MENTION the phrase social-welfare programs to a conservative and he winces in pain. To him, these billions paid for health care, food stamps, child-care support and other such programs do nothing but promote laziness and dependency on government handouts.
Every Republican budget proposal in the last eight years has combined steep cuts in safety-net programs with tax breaks for the wealthy. But there's another way to look at these safety-net programs that the Republicans hate.
What they really do is subsidize businesses that help their bottom lines by paying low wages to their workers.
A new study from the University of California, Berkeley Labor Research Center reveals the truth. Nearly three out of four people enrolled in America's major social-welfare programs are members of working families.
They aren't lazy. They are underpaid. Their paychecks are too skimpy to support their families, so they turn to Medicaid, food stamps, the federal earned-income tax credit and TANF, the limited welfare program.
This aid doesn't come cheap. The Berkeley study found that the federal government spent $127.8 billion a year and the states paid another $25 billion a year to help support working families.
These, the Berkeley researchers say, are the "hidden costs of low-wage work in America."
To put it another way, if businesses paid living wages with modest benefits - instead of minimum wages with no benefits - it would save taxpayers billions.
Who has to rely on public assistance?
The Berkeley researchers found that 52 percent of fast-food workers received public money, 46 percent of child-care workers, 48 percent of home-care workers and 25 percent of part-time college faculty.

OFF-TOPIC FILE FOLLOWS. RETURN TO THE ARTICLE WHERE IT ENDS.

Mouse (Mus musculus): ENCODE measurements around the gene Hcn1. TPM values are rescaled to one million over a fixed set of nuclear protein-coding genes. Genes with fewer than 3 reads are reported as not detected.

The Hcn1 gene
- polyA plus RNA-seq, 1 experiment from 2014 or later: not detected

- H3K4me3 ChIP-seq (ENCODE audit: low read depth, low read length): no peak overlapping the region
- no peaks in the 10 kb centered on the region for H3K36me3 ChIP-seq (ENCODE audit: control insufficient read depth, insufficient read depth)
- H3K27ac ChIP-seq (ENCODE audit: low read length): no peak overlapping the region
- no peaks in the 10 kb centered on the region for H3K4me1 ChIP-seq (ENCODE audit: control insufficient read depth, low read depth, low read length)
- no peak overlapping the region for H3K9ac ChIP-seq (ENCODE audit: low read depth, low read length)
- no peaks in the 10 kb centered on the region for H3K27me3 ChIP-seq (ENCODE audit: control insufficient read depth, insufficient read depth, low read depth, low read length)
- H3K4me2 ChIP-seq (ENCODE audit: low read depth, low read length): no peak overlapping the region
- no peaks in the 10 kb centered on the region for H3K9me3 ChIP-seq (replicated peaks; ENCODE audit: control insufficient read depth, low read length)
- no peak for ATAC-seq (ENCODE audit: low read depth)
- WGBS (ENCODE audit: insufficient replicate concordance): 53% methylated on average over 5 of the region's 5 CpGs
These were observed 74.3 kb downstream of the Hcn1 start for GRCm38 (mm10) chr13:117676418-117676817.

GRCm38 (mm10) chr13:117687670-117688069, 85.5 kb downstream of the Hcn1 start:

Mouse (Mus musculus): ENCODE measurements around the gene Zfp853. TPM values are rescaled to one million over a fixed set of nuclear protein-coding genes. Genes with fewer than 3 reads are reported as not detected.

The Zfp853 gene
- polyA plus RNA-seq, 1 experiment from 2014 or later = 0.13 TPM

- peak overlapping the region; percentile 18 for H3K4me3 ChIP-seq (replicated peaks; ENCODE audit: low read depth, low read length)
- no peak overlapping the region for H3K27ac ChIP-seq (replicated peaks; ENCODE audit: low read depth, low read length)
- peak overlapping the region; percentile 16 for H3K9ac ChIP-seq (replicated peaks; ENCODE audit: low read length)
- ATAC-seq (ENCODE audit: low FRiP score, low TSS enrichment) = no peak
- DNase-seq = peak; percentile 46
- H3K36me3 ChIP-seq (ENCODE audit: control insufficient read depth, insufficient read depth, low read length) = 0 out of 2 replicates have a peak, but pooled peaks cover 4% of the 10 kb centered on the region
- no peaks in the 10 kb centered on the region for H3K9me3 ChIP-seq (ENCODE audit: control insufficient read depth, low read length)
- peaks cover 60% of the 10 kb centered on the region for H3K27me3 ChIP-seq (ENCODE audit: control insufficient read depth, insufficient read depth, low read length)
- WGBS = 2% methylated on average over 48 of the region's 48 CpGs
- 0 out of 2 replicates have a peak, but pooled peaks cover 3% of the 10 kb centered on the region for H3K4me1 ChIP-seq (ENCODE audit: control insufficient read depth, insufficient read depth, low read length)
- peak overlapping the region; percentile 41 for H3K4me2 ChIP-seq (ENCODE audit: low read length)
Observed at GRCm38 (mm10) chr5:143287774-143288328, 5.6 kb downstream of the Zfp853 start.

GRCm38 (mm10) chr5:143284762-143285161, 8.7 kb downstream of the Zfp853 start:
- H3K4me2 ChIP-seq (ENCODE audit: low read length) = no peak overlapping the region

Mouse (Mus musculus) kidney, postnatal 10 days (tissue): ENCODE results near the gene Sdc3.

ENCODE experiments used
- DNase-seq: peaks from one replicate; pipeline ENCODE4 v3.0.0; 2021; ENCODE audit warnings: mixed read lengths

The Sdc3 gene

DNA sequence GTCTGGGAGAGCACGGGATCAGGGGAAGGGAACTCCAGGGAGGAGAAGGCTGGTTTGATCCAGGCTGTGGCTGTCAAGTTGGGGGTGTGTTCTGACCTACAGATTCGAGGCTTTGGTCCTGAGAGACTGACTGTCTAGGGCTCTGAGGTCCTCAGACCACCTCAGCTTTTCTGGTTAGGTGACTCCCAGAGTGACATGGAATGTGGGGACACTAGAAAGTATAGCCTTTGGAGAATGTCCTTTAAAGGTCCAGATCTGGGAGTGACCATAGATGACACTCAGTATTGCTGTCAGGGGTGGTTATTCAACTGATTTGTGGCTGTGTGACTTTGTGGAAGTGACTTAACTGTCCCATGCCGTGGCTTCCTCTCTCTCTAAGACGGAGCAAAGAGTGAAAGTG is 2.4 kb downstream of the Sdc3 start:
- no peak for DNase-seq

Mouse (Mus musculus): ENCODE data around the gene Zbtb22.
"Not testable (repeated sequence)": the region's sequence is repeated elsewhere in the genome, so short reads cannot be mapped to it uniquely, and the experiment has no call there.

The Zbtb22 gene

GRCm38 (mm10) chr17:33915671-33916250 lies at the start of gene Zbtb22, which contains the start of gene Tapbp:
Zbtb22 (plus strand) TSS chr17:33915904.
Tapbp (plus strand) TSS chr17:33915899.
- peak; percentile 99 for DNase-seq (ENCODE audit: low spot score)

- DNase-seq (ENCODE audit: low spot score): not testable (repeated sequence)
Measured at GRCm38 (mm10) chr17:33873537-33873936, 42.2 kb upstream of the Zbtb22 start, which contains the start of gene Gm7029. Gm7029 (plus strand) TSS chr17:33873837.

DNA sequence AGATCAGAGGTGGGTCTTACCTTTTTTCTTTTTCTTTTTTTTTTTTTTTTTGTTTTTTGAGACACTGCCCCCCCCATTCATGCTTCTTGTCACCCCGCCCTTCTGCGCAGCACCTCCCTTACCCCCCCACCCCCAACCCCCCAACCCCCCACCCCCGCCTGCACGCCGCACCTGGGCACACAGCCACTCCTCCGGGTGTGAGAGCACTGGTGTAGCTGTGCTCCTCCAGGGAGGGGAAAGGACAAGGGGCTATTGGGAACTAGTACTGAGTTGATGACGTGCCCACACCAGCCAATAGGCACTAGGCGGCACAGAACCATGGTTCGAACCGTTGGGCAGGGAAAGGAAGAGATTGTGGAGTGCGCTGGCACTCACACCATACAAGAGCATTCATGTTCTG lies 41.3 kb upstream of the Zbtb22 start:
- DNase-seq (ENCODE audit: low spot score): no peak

In other words, you can have a doctorate and still need food stamps to have enough for groceries for the month. Or be a mother of two children, working a full-time job and still need financial help from the government to make ends meet.
The situation isn't getting better for these workers; it is getting worse. The Berkeley researchers found that real hourly wages for the average American worker were just 5 percent higher in 2013 than they were in 1979.
The picture was worse for workers at the lowest 10 percent of the pay scale. Their 2013 wages were 5 percent lower than in 1979.
The rich keep getting richer and the poor are getting poorer. This great income disparity is the shame of America.
In Pennsylvania, the state pays nearly $1.9 billion to help support such programs as Medicaid, CHIP and TANF. Of that total, $979 million goes to working families.
Imagine what Gov. Wolf - or any governor - could do with that money. Maybe something radical, like spending it on education so that today's children won't have to resort to low-wage jobs.
A few big businesses, such as Walmart and McDonald's, have recently raised the wages of their hourly workers. This is a step - a baby step - in the right direction.
But let's cut through the pious rhetoric of the captains of low-wage businesses.